Print Friendly, PDF & Email

The Aramaic word most often translated “pray” in the Peshitta NT is tsela [LWM#2106, Strong’s #CH6739]. The corresponding noun is tselutha [#2107]. The word can also mean to incline to, bend, waver, turn aside, seek and intend. The verb is represented by the following pictographs:                         

The tsade letter is the side view of a man kneeling and means to follow a trail, to hunt. In the context of prayer, the meaning here is to seek. Seeking could also imply inclining toward. The lamed is the shepherd’s staff. The staff is used to direct the sheep by pushing or pulling them in a desired direction. It is also the sign of the shepherd’s authority and power as the leader of the flock. Thus this letter’s meeaning is all that is encompassed by shepherding. The aleph is an ox head and means strength, power, a leader, that which is chief or first. Thus the word picture for the verb pray is to seek the shepherding of the strong leader [God].

When we pray we are seeking the shepherding of God, i.e. His care and protection. Psalm 23 describes the ways God shepherds His people. The actions and blessings of God described are those that we can (and should) seek when we pray.

Psalm 23:1,2 [expanded translation from the Aramaic Peshitta by Janet Magiera]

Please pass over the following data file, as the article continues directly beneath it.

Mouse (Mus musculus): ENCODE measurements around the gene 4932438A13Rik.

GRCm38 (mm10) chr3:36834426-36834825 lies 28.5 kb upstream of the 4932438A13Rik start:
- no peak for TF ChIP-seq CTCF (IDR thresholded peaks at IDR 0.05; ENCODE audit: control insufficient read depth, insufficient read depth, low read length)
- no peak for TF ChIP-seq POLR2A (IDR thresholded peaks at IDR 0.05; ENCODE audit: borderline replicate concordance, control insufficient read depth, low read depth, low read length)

The LORD will shepherd me and I will not be lacking in anything [perish, suffer damage, be needy, be injured or harmed]. He will settle me in meadows of strength [lush, rich] and He will guide me to quiet waters.

The shepherd supplies all that the sheep need: lush nourishing pasture to graze and quiet waters to drink from as the sheep will not drink from fast moving turbulent waters. When we seek God in prayer for the supply of our needs, His provision relieves us of the anxiety of lack and guides us to those quiet, peaceful waters.

Matthew 6:9a,11 [APNT]

Therefore pray [tsela] like this…Give us the bread of our need today.

Philippians 4:6,7 [APNT]

Do not be distressed about anything, but at all times, by prayer [tselutha] and by petition and with thanksgiving, your request should be known before God. And the peace of God that is greater than all knowledge will guard your hearts and your minds in Jesus Christ.

Psalm 23:3a

He converts my soul [turns back, turns from error] and leads me on paths of truth [integrity, faithfulness].

The shepherd guides the sheep away from the wrong path and toward the right path, the path where he wants them to go.   When we pray, God can guide us in the same way. An example of this is the guidance Peter received when he was praying while staying at Simon’s house in Joppa.

Acts 10:9-16 [APNT]